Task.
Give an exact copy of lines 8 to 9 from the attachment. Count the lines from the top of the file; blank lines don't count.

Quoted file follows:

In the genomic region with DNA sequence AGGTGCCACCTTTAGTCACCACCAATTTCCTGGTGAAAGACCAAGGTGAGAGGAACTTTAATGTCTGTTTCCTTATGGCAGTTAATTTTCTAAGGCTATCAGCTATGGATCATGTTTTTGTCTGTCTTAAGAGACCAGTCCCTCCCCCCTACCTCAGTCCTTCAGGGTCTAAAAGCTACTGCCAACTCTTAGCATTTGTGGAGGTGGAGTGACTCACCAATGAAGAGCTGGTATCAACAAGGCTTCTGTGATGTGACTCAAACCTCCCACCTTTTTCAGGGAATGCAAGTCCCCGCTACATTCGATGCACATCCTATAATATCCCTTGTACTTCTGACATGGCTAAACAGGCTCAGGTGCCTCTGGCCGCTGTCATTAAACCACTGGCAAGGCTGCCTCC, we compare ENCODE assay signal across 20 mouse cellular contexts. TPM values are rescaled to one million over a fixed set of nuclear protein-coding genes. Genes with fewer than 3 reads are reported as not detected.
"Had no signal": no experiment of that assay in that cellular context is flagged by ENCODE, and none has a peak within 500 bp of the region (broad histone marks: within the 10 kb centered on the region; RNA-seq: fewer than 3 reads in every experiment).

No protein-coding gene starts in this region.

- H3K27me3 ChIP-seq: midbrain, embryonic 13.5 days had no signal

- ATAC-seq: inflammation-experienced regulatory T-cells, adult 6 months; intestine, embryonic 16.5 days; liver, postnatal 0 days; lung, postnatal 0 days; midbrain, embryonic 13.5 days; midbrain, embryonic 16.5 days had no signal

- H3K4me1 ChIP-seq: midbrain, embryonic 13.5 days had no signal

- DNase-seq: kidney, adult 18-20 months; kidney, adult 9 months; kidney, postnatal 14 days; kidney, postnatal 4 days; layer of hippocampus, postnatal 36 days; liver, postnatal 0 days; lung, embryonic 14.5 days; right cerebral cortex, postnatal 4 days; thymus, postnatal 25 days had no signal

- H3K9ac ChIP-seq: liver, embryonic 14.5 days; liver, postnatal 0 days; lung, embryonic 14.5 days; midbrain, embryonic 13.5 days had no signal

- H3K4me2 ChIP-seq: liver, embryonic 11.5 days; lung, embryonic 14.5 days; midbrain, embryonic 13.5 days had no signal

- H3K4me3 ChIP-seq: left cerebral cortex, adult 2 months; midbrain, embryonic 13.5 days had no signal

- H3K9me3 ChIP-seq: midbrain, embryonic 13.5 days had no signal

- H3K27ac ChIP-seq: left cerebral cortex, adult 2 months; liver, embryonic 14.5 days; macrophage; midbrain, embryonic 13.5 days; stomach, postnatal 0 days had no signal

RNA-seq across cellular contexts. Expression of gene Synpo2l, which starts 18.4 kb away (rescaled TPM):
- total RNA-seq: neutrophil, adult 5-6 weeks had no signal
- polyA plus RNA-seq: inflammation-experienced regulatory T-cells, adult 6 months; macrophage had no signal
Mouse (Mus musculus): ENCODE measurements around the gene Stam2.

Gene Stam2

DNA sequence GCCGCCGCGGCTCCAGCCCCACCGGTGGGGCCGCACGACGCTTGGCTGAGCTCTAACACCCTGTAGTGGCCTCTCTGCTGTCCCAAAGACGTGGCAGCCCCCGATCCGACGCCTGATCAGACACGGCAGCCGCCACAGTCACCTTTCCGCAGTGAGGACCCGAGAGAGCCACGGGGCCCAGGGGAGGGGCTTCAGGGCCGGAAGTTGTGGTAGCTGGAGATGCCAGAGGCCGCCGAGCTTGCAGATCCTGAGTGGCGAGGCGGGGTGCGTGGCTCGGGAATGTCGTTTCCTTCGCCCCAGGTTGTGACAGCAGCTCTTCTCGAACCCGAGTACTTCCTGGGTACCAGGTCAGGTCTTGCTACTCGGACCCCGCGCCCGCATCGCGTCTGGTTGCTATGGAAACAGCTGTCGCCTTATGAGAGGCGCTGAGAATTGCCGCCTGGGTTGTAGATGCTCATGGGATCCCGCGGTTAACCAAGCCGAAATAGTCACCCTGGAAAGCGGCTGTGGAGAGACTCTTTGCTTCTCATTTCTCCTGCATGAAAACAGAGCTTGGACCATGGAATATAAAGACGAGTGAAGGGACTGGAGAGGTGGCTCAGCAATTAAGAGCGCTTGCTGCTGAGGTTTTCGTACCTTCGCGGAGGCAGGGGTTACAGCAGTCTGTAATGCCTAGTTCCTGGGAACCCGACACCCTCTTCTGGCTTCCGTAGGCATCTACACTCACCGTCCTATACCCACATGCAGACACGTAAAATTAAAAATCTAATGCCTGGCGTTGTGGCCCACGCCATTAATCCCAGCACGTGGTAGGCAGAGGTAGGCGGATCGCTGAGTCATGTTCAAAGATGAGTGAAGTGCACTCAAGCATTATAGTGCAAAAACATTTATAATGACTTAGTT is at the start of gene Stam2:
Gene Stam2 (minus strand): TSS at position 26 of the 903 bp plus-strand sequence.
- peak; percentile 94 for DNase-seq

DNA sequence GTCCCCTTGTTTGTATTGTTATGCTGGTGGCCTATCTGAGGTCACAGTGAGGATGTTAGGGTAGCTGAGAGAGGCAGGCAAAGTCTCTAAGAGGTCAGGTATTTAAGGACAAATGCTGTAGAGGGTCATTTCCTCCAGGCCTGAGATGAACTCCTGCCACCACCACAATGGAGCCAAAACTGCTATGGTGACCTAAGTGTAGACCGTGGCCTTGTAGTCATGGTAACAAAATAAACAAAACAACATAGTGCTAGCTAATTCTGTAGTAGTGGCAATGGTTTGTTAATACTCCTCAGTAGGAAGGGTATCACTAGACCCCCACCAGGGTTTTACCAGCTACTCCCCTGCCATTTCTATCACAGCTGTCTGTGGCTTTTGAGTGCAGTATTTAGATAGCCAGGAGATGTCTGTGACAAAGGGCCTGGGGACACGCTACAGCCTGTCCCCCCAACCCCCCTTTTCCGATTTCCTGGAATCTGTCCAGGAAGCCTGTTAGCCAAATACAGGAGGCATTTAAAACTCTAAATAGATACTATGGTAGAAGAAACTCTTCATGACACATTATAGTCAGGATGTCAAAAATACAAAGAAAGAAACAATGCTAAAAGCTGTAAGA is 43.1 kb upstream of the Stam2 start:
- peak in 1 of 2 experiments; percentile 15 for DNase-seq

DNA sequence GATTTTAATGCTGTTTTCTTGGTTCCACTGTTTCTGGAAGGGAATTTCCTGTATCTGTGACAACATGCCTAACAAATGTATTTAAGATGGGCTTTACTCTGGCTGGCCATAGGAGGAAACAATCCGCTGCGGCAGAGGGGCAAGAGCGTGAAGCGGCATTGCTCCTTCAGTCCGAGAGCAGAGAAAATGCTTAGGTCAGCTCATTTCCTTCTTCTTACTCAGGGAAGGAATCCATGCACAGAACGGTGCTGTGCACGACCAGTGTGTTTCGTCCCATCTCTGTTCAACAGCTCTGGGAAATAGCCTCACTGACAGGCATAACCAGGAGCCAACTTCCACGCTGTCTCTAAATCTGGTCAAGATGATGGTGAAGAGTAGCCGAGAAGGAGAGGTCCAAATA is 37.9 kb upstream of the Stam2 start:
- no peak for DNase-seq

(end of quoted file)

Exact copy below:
- H3K9ac ChIP-seq: liver, embryonic 14.5 days; liver, postnatal 0 days; lung, embryonic 14.5 days; midbrain, embryonic 13.5 days had no signal

- H3K4me2 ChIP-seq: liver, embryonic 11.5 days; lung, embryonic 14.5 days; midbrain, embryonic 13.5 days had no signal